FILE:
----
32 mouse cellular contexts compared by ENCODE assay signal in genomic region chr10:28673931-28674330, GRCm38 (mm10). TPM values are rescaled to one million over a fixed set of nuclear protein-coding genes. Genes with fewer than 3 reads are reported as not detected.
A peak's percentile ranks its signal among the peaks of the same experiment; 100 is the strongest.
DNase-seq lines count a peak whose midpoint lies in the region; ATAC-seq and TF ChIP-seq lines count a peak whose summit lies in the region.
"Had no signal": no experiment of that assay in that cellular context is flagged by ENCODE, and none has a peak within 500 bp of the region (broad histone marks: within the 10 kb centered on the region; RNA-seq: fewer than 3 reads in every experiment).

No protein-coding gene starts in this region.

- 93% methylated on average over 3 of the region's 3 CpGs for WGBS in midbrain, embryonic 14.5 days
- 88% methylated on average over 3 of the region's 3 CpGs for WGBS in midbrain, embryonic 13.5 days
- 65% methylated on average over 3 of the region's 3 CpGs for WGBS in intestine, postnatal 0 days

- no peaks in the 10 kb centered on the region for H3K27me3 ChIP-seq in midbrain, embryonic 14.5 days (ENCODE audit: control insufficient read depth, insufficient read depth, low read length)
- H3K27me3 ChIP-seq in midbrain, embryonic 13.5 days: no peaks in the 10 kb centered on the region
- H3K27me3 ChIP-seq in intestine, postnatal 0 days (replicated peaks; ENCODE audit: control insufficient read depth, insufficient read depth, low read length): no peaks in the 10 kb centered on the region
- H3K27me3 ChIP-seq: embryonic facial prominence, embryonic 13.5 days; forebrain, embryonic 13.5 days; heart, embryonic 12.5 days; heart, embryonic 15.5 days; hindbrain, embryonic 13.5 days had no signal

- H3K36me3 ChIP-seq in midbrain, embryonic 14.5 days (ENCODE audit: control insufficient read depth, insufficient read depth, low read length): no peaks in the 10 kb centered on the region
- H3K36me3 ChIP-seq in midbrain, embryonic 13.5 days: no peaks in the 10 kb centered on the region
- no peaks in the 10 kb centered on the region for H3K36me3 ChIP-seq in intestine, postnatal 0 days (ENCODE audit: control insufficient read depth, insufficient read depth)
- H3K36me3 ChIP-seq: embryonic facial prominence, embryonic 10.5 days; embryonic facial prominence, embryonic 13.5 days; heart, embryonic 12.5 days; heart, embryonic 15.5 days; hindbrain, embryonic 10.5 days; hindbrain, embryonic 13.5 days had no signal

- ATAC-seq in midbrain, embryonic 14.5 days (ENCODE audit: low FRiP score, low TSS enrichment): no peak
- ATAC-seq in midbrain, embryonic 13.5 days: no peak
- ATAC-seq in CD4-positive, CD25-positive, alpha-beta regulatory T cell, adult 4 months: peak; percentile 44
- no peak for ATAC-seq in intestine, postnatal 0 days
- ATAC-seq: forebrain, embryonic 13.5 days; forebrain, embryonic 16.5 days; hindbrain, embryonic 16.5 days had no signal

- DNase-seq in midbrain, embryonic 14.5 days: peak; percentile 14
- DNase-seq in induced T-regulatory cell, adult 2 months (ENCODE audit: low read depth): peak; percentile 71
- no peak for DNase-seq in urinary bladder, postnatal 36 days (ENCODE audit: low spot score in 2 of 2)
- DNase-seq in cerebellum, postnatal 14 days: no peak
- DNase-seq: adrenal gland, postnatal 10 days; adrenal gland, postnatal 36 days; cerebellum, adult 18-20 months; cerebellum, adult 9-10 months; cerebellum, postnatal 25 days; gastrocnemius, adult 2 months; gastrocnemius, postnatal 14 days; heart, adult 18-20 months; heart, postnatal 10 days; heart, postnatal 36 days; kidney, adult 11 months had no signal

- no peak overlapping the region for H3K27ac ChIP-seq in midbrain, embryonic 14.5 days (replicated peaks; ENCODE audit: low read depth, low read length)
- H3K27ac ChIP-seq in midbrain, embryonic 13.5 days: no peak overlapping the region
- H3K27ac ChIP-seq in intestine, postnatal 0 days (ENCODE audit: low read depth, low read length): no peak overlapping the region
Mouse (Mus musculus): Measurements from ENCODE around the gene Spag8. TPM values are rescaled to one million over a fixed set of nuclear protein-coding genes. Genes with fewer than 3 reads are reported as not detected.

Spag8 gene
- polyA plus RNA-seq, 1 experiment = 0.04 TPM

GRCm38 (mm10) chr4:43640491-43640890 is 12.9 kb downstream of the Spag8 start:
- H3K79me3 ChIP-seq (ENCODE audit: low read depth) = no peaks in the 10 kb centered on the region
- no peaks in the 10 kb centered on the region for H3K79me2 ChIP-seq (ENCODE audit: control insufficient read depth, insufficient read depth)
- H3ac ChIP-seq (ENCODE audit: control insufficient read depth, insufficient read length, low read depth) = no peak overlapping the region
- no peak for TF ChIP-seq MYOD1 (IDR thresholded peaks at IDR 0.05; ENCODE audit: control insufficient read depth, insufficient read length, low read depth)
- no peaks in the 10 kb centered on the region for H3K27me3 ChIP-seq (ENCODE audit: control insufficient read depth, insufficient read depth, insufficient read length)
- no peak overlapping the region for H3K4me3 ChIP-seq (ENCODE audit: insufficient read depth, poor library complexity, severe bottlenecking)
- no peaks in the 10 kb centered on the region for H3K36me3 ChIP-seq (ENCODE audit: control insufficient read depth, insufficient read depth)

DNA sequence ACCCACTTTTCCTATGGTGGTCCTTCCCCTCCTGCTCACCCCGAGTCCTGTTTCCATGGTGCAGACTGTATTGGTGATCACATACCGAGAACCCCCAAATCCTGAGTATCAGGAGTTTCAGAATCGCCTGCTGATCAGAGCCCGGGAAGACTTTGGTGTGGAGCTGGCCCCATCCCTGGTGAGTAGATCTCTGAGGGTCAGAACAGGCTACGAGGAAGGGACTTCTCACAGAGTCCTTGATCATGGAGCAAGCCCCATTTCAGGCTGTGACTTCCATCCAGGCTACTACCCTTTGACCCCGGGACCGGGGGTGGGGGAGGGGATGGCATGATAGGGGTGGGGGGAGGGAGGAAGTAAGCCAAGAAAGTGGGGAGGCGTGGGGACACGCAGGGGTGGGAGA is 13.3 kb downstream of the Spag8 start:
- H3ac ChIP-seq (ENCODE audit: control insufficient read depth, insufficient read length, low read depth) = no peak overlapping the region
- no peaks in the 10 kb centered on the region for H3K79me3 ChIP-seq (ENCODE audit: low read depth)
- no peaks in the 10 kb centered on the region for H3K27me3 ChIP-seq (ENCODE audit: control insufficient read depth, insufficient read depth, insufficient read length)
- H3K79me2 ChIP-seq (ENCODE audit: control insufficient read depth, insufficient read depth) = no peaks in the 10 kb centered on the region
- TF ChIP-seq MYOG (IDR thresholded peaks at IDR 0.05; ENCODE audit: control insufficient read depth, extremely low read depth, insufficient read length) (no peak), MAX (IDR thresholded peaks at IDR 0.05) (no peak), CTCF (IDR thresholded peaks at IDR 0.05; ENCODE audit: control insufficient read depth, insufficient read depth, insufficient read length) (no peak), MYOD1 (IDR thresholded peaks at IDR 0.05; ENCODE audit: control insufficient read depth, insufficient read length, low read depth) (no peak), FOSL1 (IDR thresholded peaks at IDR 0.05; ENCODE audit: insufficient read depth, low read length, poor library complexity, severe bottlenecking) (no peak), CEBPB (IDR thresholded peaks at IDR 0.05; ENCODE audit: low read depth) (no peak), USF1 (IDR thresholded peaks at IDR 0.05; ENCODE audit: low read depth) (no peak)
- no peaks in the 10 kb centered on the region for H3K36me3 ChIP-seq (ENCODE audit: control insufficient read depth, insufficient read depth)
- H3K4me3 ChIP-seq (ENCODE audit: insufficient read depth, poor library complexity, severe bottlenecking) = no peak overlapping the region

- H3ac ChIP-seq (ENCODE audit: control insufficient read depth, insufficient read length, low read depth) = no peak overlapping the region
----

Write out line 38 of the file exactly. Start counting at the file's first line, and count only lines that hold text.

- no peaks in the 10 kb centered on the region for H3K27me3 ChIP-seq (ENCODE audit: control insufficient read depth, insufficient read depth, insufficient read length)